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Thread: MacBook waste of money?

  1. #51
    Grand Master Seamaster73's Avatar
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    Quote Originally Posted by PhilipK View Post
    Every large organisation that I have worked for has only (apart from a tiny number of niche areas) used Windows PCs. There's a reason for that.
    The main reason is that end users don’t buy their PCs in “large organisations”. IT managers do. Apple sells to end users, not IT managers.

  2. #52
    Quote Originally Posted by Onelasttime View Post
    The Windows OS and all Windows laptops are just plain ugly. End of.

    I had to use one for a job I was doing as favour a few months ago and I lasted an hour before I wanted to throw the thing at a brick wall. Horrible!
    High end Dell laptops like the XPS and high end HP laptops like the Spectre are as nice if not nicer than anything Apple make, plus you get far more spec for your money and just as good build quality.

    Maybe you'd like to talk Alienware (owned by Dell now)which makes any Apple laptop looks like technology from the Stone-age

  3. #53
    Quote Originally Posted by Vanguard View Post
    plus you get far more spec for your money
    after 3 or 4 years with apple computers I realised that I don't care anymore about specs - what megahertz processor it has etc. It just don't matter, because of computer does everything I need and works better than any windows machine I had before.

  4. #54
    Grand Master oldoakknives's Avatar
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    Anything to get away from the Windows merry go round of virus, antivirus, updates, blurry screens and doing all those little tasks that windows users seem to love just to keep windows working.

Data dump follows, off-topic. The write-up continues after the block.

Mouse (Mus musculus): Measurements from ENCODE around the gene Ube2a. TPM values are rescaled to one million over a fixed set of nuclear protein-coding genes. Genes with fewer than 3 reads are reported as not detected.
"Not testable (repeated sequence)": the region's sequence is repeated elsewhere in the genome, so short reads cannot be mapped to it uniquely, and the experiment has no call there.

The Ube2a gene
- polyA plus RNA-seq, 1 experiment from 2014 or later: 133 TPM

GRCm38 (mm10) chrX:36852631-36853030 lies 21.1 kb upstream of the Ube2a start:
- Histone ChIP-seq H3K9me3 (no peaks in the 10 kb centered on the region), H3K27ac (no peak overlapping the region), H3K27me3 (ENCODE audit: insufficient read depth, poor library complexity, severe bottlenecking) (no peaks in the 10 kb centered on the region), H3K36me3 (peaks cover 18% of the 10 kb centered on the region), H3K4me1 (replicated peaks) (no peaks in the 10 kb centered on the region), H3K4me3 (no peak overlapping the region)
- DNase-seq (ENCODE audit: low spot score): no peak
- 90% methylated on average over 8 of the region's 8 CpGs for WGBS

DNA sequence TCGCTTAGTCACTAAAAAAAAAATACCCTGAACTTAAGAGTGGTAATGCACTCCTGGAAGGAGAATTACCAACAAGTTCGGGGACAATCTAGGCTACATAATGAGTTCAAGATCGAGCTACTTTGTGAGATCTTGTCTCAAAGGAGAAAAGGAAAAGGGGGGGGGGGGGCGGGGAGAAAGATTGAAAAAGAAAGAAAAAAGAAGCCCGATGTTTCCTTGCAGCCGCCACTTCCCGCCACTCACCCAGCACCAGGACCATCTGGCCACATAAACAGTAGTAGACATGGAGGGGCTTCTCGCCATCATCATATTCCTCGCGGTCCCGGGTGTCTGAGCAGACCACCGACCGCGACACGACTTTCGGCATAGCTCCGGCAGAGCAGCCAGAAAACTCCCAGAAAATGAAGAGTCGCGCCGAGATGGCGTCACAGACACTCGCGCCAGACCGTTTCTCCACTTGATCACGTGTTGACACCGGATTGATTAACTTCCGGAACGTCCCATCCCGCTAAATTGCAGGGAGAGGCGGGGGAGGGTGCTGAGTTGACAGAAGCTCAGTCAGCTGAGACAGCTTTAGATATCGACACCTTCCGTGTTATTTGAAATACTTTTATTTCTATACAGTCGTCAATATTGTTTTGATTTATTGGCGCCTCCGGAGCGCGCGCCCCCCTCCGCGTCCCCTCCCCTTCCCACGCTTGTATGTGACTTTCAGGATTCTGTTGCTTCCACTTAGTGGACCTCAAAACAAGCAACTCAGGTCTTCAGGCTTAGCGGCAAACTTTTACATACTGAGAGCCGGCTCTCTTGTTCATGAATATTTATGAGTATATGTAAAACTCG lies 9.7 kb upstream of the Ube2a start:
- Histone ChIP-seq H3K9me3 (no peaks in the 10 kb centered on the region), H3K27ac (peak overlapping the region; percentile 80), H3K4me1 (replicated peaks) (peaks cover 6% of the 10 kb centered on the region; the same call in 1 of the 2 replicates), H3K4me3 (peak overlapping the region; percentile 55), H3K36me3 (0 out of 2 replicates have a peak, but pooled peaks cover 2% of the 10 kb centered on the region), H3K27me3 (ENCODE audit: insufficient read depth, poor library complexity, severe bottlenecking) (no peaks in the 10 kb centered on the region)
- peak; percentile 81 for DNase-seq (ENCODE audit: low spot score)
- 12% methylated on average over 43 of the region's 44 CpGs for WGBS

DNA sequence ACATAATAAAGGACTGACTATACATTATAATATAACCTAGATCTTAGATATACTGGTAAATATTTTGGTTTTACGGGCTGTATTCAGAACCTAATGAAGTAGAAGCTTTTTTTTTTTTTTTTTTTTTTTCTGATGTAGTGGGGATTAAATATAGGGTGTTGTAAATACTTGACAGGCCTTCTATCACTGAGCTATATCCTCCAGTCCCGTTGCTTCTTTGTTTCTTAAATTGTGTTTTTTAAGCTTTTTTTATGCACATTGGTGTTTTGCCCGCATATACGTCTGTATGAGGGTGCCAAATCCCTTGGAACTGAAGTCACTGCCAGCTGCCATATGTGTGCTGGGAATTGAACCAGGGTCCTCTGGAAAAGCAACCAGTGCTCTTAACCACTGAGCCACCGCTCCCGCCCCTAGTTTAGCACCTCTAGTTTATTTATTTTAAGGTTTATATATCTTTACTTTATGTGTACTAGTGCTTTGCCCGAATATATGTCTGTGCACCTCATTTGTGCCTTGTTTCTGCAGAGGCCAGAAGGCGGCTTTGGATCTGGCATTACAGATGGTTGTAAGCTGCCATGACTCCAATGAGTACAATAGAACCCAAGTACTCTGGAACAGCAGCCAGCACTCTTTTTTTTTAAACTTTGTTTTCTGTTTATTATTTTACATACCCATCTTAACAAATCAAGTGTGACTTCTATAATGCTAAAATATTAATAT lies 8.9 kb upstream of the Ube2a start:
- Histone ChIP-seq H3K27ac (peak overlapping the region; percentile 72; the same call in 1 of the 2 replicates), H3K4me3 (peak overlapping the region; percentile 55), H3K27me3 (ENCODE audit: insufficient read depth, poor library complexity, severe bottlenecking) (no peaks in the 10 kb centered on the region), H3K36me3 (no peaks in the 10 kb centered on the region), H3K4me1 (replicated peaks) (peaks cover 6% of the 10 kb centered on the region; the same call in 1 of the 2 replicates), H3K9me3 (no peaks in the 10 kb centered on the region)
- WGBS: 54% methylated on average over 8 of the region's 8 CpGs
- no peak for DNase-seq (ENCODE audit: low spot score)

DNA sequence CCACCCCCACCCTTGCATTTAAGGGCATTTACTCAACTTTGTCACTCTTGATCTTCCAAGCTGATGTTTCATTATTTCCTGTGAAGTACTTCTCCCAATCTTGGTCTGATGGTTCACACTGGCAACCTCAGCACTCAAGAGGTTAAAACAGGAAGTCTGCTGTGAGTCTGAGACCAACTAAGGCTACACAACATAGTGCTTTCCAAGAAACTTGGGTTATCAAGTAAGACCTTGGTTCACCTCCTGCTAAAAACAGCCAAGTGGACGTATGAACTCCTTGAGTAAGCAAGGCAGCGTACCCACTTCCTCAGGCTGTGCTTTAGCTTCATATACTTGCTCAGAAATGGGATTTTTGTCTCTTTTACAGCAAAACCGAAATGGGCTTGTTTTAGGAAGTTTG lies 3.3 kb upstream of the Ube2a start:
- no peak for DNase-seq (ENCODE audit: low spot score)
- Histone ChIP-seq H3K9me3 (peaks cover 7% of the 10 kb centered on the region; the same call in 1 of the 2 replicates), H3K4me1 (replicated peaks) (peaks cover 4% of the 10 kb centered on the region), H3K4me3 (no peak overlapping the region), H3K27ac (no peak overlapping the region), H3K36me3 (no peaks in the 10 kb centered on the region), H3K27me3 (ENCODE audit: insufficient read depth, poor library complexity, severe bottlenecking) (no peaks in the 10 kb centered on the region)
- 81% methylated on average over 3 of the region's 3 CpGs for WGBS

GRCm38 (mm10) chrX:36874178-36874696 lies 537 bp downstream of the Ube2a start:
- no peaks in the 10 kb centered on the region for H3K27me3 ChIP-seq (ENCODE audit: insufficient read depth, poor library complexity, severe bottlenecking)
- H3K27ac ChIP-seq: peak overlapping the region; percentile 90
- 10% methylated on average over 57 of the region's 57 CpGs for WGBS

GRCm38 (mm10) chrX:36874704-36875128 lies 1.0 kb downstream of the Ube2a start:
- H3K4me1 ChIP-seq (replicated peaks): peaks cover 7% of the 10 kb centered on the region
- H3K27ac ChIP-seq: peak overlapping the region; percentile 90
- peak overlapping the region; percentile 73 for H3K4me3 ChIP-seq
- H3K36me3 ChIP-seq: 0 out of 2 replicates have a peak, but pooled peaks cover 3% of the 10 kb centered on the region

Courage is being scared to death but saddling up anyway.

  5. #55
    Quote Originally Posted by oldoakknives View Post
    Anything to get away from the Windows merry go round of virus, antivirus, updates, blurry screens and doing all those little tasks that windows users seem to love just to keep windows working.
    My wife uses a HP laptop for work. The last update took 4 hours and she was unable to use it during that time. I couldn’t run my business using something like that.

  6. #56
    Grand Master Andyg's Avatar
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    Quote Originally Posted by Seamaster73 View Post
    The main reason is that end users don’t buy their PCs in “large organisations”. IT managers do. Apple sells to end users, not IT managers.

    And for very good reason. Some large organisation do have MACs as well (mostly for Marketing Department) and they are a pain in the arse to support, as they will not run many business application without installing special client software.